All submissions of the EM system will be redirected to Online Manuscript Submission System. Authors are requested to submit articles directly to Online Manuscript Submission System of respective journal.

Genetic correlation and genome-wide association study (GWAS) of the length of productive life, days open, and 305-days milk yield in crossbred Holstein dairy cattle

Author(s): P. Saowaphak, M. Duangjinda, S. Plaengkaeo, R. Suwannasing and W. Boonkum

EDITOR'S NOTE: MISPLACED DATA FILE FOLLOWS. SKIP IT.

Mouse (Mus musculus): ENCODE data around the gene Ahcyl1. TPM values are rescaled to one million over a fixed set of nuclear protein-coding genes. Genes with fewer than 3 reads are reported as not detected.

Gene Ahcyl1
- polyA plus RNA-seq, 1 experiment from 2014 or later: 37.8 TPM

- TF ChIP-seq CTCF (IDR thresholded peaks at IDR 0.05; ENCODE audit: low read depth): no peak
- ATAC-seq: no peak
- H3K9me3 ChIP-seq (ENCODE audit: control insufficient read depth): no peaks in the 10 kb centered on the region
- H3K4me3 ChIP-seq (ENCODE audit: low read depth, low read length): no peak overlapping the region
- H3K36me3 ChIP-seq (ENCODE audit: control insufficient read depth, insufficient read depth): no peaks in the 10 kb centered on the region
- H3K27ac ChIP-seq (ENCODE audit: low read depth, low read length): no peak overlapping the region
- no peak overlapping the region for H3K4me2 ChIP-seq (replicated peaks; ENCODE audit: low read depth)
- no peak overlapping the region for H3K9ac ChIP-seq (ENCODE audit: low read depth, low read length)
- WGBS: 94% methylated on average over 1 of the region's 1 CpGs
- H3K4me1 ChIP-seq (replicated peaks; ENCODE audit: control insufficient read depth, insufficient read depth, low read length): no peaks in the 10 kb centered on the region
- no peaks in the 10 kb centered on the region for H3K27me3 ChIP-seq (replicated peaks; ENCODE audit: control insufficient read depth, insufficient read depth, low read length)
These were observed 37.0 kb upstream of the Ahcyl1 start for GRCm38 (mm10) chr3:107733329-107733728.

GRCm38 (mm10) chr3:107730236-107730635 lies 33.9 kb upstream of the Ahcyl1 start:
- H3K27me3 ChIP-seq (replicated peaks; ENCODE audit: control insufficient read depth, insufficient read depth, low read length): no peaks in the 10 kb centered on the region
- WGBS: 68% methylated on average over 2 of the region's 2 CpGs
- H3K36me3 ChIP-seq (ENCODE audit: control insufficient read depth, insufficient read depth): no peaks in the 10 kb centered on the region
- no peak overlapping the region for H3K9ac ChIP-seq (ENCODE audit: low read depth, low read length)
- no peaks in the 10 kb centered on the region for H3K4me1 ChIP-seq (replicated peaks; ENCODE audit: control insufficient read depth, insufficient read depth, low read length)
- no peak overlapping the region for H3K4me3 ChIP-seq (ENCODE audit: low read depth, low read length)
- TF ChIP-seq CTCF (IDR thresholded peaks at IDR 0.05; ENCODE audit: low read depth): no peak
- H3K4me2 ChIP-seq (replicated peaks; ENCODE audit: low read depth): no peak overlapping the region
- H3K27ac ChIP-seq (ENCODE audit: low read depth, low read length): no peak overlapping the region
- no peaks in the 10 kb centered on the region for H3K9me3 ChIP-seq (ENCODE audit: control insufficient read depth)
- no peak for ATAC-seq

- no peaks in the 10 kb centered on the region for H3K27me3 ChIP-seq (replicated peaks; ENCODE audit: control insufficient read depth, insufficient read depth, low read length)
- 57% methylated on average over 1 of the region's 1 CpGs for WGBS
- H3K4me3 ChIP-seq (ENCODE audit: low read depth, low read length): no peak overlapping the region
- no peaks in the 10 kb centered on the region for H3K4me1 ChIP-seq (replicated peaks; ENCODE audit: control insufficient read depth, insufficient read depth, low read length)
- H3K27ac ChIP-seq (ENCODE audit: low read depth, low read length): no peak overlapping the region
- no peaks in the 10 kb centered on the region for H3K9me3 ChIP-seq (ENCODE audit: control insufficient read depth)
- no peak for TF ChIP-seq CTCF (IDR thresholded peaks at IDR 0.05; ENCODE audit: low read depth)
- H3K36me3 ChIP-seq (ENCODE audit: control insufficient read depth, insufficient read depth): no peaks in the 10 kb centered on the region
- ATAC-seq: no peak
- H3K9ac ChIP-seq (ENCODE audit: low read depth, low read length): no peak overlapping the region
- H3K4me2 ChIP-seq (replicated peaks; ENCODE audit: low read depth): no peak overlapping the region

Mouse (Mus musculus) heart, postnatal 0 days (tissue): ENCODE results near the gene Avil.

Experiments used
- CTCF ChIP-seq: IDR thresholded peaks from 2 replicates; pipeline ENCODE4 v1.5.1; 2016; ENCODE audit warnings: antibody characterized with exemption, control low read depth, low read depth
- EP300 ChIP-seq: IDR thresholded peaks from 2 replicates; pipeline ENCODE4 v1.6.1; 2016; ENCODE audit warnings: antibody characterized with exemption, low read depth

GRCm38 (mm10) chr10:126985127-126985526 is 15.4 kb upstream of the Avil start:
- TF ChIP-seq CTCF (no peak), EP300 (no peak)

In this study, we estimated the genetic parameters and identified the putative quantitative trait loci (QTL) associated with the length of productive life (LPL), days open (DO), and 305-day milk yield for the first lactation (FM305) of crossbred Holstein dairy cattle. Data comprising 4,739 records collected between 1986 and 2004 were used to estimate the variance-covariance components using the multiple-trait animal linear mixed models based on the average information restricted maximum likelihood (AI-REML) algorithm. Thirty-six animals were genotyped using the Illumina BovineSNP50 Bead Chip [>50,000 single nucleotide polymorphisms (SNPs)] to identify the putative QTL in a genome-wide association study. The heritability of the production trait FM305 was 0.25 and that of the functional traits, LPL and DO, was low (0.10 and 0.06, respectively). The genetic correlation estimates demonstrated favorable negative correlations between LPL and DO (−0.02). However, we observed a favorable positive correlation between FM305 and LPL (0.43) and an unfavorable positive correlation between FM305 and DO (0.1). The GWAS results indicated that 23 QTLs on bovine chromosomes 1, 4, 5, 8, 15, 26, and X were associated with the traits of interest, and the putative QTL regions were identified within seven genes (SYT1, DOCK11, KLHL13, IL13RA1, PRKG1, GNA14, and LRRC4C). In conclusion, the heritability estimates of the LPL and DO were low. Therefore, the approach of multiple-trait selection indexes should be applied, and the QTL identified here should be considered for use in marker-assisted selection in the future.